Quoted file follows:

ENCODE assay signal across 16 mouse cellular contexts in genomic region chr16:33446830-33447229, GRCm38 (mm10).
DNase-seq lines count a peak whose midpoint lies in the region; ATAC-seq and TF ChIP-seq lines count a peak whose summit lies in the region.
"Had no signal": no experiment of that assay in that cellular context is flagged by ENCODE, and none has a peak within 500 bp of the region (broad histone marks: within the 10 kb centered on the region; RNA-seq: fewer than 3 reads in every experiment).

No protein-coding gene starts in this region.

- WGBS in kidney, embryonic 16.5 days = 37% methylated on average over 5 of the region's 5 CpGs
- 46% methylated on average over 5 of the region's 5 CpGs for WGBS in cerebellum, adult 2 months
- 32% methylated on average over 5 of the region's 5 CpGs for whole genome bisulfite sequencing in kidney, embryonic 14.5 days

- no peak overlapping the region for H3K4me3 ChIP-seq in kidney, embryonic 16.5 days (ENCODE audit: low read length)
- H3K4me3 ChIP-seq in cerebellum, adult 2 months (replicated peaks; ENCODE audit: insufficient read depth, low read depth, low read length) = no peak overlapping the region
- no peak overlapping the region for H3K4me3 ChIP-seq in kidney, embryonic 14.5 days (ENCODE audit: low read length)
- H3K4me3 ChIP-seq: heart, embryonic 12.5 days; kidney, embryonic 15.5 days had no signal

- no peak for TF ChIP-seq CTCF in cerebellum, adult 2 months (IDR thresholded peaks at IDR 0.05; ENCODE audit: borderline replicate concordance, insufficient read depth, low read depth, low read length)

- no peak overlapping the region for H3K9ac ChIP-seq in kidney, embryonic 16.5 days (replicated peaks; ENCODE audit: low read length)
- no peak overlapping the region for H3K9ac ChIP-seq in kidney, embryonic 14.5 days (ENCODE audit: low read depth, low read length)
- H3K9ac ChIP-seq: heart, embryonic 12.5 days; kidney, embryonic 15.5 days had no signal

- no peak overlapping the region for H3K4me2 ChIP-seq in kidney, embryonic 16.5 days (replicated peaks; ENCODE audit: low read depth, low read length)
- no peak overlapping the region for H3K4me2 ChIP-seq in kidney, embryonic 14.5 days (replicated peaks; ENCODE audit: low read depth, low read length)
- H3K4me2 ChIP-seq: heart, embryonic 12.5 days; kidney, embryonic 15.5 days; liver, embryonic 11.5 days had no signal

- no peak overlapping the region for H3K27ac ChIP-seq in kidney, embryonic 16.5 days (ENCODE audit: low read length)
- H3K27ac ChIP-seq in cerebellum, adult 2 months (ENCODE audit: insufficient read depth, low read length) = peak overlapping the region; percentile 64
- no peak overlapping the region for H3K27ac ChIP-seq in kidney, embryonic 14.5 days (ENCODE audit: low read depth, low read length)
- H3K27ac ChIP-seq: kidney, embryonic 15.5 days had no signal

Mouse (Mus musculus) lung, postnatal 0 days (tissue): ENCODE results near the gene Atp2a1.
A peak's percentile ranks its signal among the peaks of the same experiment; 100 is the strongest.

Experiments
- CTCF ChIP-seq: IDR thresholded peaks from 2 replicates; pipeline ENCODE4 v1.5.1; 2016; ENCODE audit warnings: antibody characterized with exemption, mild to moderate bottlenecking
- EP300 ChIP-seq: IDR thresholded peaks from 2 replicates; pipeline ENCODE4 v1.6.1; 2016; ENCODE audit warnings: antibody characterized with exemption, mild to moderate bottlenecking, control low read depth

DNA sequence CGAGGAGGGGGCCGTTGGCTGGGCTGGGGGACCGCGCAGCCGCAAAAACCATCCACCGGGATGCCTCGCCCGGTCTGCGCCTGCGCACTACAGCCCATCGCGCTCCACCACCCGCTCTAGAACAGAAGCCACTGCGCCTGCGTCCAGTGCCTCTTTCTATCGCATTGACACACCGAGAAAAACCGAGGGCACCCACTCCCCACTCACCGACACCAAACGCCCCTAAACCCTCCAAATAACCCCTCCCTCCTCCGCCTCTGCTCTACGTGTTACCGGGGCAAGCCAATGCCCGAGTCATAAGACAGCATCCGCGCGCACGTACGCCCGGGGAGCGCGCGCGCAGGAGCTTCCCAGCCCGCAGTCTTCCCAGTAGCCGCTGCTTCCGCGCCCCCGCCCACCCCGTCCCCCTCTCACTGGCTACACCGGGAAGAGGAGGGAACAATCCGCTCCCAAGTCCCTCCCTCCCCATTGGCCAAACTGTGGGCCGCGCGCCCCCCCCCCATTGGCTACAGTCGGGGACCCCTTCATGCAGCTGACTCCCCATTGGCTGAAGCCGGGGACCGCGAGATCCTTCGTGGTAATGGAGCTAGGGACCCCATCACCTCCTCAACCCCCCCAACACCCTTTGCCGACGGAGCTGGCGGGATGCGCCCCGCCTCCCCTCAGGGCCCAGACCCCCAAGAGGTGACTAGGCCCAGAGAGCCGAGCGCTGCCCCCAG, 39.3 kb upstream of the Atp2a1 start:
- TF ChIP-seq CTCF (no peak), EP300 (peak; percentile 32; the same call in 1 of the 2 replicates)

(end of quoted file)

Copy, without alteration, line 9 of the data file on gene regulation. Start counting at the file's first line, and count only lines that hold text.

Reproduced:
- H3K4me3 ChIP-seq in cerebellum, adult 2 months (replicated peaks; ENCODE audit: insufficient read depth, low read depth, low read length) = no peak overlapping the region